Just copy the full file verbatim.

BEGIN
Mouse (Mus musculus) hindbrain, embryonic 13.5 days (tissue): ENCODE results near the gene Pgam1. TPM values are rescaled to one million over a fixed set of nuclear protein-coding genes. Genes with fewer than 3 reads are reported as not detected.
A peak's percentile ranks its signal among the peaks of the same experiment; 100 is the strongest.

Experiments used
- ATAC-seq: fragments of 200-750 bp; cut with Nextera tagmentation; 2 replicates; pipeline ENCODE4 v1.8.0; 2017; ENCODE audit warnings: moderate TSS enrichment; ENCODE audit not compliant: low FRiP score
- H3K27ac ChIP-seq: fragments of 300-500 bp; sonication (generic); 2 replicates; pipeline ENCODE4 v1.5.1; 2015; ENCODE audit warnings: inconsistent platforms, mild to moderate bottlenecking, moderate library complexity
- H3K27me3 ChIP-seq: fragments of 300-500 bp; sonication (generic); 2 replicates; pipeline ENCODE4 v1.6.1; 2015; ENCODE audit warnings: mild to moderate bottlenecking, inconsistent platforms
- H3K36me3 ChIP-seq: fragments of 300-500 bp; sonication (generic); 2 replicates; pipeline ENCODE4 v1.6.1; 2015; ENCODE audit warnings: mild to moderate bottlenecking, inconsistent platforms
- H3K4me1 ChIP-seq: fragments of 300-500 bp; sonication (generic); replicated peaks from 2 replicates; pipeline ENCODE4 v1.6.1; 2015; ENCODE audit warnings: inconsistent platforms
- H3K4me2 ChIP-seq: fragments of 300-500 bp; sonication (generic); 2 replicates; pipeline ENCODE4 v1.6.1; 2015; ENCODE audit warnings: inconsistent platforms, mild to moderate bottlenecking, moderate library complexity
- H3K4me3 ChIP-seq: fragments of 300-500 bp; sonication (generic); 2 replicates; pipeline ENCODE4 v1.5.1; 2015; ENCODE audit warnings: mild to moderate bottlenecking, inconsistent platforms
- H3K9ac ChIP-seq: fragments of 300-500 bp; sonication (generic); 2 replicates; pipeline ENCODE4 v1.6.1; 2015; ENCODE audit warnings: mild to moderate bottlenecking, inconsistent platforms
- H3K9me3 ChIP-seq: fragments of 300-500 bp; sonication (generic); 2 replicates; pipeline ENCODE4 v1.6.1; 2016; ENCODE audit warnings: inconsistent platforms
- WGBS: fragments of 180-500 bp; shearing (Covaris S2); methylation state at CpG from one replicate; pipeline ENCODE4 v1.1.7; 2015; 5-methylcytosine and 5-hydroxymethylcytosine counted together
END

Mouse (Mus musculus) hindbrain, embryonic 13.5 days (tissue): ENCODE results near the gene Pgam1. TPM values are rescaled to one million over a fixed set of nuclear protein-coding genes. Genes with fewer than 3 reads are reported as not detected.
A peak's percentile ranks its signal among the peaks of the same experiment; 100 is the strongest.

Experiments used
- ATAC-seq: fragments of 200-750 bp; cut with Nextera tagmentation; 2 replicates; pipeline ENCODE4 v1.8.0; 2017; ENCODE audit warnings: moderate TSS enrichment; ENCODE audit not compliant: low FRiP score
- H3K27ac ChIP-seq: fragments of 300-500 bp; sonication (generic); 2 replicates; pipeline ENCODE4 v1.5.1; 2015; ENCODE audit warnings: inconsistent platforms, mild to moderate bottlenecking, moderate library complexity
- H3K27me3 ChIP-seq: fragments of 300-500 bp; sonication (generic); 2 replicates; pipeline ENCODE4 v1.6.1; 2015; ENCODE audit warnings: mild to moderate bottlenecking, inconsistent platforms
- H3K36me3 ChIP-seq: fragments of 300-500 bp; sonication (generic); 2 replicates; pipeline ENCODE4 v1.6.1; 2015; ENCODE audit warnings: mild to moderate bottlenecking, inconsistent platforms
- H3K4me1 ChIP-seq: fragments of 300-500 bp; sonication (generic); replicated peaks from 2 replicates; pipeline ENCODE4 v1.6.1; 2015; ENCODE audit warnings: inconsistent platforms
- H3K4me2 ChIP-seq: fragments of 300-500 bp; sonication (generic); 2 replicates; pipeline ENCODE4 v1.6.1; 2015; ENCODE audit warnings: inconsistent platforms, mild to moderate bottlenecking, moderate library complexity
- H3K4me3 ChIP-seq: fragments of 300-500 bp; sonication (generic); 2 replicates; pipeline ENCODE4 v1.5.1; 2015; ENCODE audit warnings: mild to moderate bottlenecking, inconsistent platforms
- H3K9ac ChIP-seq: fragments of 300-500 bp; sonication (generic); 2 replicates; pipeline ENCODE4 v1.6.1; 2015; ENCODE audit warnings: mild to moderate bottlenecking, inconsistent platforms
- H3K9me3 ChIP-seq: fragments of 300-500 bp; sonication (generic); 2 replicates; pipeline ENCODE4 v1.6.1; 2016; ENCODE audit warnings: inconsistent platforms
- WGBS: fragments of 180-500 bp; shearing (Covaris S2); methylation state at CpG from one replicate; pipeline ENCODE4 v1.1.7; 2015; 5-methylcytosine and 5-hydroxymethylcytosine counted together